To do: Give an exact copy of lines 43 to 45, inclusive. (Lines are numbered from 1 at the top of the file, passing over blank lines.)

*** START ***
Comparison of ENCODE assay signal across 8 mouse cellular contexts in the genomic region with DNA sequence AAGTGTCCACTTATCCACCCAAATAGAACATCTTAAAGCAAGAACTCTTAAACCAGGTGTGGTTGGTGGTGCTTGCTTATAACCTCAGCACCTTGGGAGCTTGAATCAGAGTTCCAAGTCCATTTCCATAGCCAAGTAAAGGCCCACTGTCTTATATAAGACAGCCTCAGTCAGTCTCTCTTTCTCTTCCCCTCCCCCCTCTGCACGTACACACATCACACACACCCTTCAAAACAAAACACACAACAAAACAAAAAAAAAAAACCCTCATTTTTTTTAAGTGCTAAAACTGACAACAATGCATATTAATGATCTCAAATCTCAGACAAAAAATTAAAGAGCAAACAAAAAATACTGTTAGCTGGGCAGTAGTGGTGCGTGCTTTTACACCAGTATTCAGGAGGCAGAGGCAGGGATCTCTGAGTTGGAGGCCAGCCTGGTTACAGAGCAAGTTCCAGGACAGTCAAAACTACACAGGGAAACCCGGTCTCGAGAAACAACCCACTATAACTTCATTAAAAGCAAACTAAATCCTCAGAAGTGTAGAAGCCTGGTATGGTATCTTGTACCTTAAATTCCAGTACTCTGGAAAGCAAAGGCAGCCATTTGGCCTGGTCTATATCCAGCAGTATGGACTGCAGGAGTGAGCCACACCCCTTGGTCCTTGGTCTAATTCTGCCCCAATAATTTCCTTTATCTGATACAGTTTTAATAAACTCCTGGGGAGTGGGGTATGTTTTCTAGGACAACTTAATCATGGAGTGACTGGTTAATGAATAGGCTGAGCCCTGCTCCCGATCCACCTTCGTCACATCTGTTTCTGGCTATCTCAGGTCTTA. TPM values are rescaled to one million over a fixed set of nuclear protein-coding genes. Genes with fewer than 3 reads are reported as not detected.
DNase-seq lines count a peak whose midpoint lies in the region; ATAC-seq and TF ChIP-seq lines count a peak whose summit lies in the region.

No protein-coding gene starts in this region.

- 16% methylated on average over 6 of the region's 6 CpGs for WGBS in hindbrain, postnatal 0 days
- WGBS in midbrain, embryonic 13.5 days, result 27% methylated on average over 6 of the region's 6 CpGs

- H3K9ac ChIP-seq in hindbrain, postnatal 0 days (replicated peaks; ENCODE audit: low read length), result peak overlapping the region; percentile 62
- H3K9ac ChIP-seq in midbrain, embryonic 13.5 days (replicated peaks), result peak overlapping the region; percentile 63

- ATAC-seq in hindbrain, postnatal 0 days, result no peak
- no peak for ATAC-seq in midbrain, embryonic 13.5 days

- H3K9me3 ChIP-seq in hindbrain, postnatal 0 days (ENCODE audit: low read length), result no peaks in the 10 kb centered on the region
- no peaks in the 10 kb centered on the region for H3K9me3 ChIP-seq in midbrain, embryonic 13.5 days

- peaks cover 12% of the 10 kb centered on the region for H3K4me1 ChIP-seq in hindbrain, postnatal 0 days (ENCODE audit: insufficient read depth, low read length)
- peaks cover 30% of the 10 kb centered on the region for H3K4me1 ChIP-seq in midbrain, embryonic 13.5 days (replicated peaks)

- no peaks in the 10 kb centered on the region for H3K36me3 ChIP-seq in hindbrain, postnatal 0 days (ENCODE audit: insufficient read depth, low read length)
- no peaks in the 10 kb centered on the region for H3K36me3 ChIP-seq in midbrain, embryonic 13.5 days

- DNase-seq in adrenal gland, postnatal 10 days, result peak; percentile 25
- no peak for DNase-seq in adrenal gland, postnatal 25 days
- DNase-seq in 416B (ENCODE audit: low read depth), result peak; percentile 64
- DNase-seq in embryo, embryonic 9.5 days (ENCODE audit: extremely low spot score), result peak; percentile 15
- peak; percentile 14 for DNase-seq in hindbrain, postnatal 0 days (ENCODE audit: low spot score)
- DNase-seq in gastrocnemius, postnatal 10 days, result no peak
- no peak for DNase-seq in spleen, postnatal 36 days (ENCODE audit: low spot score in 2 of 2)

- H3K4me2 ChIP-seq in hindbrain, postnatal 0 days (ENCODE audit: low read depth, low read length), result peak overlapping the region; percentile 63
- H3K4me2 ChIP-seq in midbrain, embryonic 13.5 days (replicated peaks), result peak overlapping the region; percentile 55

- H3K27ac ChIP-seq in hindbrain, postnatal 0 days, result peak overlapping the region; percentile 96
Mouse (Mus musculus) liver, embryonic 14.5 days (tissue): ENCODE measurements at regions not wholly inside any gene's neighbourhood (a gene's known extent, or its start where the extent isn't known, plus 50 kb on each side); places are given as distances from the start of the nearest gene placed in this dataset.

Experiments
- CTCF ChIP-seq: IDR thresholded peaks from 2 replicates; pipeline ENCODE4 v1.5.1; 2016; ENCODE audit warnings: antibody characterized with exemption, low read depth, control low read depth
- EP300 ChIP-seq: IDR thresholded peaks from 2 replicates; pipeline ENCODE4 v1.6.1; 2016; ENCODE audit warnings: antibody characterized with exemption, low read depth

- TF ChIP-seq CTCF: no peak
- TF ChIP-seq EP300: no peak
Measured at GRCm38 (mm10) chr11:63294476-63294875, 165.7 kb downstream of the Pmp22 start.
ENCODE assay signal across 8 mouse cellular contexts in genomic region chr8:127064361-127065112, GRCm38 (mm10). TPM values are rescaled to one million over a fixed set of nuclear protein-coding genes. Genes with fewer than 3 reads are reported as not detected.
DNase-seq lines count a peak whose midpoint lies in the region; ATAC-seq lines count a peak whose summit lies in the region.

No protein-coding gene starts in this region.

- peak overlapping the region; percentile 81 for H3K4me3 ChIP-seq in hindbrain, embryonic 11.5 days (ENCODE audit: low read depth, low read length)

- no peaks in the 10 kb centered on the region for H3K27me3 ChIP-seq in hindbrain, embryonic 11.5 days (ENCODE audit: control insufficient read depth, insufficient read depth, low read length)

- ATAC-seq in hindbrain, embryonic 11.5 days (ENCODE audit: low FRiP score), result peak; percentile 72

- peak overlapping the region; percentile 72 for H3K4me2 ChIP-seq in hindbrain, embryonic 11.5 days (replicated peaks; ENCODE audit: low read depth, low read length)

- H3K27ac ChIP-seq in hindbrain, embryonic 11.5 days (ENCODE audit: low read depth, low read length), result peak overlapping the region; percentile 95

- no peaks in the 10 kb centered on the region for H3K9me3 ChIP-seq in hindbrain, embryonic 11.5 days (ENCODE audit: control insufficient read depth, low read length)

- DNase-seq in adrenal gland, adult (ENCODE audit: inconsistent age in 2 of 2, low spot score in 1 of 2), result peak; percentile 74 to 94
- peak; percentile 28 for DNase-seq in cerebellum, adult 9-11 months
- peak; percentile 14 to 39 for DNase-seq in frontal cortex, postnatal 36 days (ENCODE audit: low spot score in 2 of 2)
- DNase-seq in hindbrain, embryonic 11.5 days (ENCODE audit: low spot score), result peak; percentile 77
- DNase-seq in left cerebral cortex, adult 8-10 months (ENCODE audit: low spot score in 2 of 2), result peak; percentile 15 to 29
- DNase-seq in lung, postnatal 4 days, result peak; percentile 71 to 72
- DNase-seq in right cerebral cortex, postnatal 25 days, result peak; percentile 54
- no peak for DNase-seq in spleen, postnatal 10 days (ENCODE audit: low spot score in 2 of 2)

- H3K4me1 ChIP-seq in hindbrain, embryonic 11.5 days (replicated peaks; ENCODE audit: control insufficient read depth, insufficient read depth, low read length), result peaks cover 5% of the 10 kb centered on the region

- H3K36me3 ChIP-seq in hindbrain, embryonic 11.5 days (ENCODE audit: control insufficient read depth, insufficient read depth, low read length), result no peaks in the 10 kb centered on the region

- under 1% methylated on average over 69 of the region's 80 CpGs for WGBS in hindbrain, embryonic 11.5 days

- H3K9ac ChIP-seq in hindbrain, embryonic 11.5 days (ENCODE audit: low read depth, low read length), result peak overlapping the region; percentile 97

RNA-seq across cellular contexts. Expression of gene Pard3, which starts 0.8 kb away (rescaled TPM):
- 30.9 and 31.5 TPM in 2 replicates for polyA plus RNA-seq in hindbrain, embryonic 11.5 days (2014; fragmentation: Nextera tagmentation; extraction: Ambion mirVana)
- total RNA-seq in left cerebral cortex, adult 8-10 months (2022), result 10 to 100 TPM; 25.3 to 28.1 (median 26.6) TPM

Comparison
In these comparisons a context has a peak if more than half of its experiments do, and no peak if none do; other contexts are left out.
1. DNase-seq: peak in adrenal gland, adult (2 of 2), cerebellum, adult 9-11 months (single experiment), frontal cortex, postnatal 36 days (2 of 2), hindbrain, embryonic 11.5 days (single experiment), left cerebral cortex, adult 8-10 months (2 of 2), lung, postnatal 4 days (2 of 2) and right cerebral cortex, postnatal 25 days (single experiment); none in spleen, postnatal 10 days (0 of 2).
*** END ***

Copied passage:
- peak; percentile 28 for DNase-seq in cerebellum, adult 9-11 months
- peak; percentile 14 to 39 for DNase-seq in frontal cortex, postnatal 36 days (ENCODE audit: low spot score in 2 of 2)
- DNase-seq in hindbrain, embryonic 11.5 days (ENCODE audit: low spot score), result peak; percentile 77